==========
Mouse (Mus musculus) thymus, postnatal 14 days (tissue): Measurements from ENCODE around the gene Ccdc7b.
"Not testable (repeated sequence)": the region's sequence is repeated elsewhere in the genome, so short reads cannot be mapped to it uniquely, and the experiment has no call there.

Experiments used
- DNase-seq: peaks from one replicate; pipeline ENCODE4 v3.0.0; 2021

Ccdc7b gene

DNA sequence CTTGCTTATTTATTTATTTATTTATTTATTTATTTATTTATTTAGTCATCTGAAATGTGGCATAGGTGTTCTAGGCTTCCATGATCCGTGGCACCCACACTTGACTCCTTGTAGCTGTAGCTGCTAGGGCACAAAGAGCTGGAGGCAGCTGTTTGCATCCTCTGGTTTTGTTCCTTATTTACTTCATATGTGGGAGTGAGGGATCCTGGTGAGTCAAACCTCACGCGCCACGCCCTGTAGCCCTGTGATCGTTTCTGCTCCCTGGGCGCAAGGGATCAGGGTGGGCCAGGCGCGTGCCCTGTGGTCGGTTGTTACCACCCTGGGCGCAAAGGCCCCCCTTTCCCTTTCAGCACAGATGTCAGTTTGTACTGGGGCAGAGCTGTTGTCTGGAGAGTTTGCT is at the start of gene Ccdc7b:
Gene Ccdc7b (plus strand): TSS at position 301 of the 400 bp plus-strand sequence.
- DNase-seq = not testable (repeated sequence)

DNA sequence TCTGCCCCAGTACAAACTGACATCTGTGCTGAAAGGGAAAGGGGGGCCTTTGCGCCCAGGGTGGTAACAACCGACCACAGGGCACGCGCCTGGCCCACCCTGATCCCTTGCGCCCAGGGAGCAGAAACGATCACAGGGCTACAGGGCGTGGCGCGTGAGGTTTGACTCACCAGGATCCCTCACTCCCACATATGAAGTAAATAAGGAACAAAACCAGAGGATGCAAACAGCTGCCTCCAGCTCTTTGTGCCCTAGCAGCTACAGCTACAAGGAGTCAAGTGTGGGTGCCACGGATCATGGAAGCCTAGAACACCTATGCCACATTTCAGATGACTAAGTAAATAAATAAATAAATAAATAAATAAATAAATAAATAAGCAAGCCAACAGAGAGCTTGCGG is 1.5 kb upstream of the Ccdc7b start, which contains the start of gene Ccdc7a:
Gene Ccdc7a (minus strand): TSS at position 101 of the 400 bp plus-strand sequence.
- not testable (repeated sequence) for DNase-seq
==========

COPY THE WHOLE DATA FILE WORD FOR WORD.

Mouse (Mus musculus) thymus, postnatal 14 days (tissue): Measurements from ENCODE around the gene Ccdc7b.
"Not testable (repeated sequence)": the region's sequence is repeated elsewhere in the genome, so short reads cannot be mapped to it uniquely, and the experiment has no call there.

Experiments used
- DNase-seq: peaks from one replicate; pipeline ENCODE4 v3.0.0; 2021

Ccdc7b gene

DNA sequence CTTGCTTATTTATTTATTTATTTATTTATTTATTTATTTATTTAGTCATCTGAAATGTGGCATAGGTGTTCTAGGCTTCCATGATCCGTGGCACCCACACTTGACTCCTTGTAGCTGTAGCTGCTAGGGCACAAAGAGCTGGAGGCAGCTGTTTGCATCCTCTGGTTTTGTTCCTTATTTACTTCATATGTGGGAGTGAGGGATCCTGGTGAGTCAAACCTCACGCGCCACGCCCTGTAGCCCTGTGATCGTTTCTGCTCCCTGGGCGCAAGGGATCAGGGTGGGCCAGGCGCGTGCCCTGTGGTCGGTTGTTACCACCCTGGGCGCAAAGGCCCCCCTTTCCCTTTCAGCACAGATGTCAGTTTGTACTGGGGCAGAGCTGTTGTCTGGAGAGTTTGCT is at the start of gene Ccdc7b:
Gene Ccdc7b (plus strand): TSS at position 301 of the 400 bp plus-strand sequence.
- DNase-seq = not testable (repeated sequence)

DNA sequence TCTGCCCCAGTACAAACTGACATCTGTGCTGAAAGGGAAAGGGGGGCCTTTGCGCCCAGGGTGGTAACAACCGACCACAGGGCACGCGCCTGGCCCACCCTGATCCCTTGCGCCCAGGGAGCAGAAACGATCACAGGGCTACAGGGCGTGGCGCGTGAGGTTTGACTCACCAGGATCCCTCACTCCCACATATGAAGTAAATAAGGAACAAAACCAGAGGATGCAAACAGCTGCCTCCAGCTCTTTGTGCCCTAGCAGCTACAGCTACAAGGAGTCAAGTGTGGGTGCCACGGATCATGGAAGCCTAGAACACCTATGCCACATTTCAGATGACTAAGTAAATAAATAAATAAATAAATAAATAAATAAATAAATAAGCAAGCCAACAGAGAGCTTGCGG is 1.5 kb upstream of the Ccdc7b start, which contains the start of gene Ccdc7a:
Gene Ccdc7a (minus strand): TSS at position 101 of the 400 bp plus-strand sequence.
- not testable (repeated sequence) for DNase-seq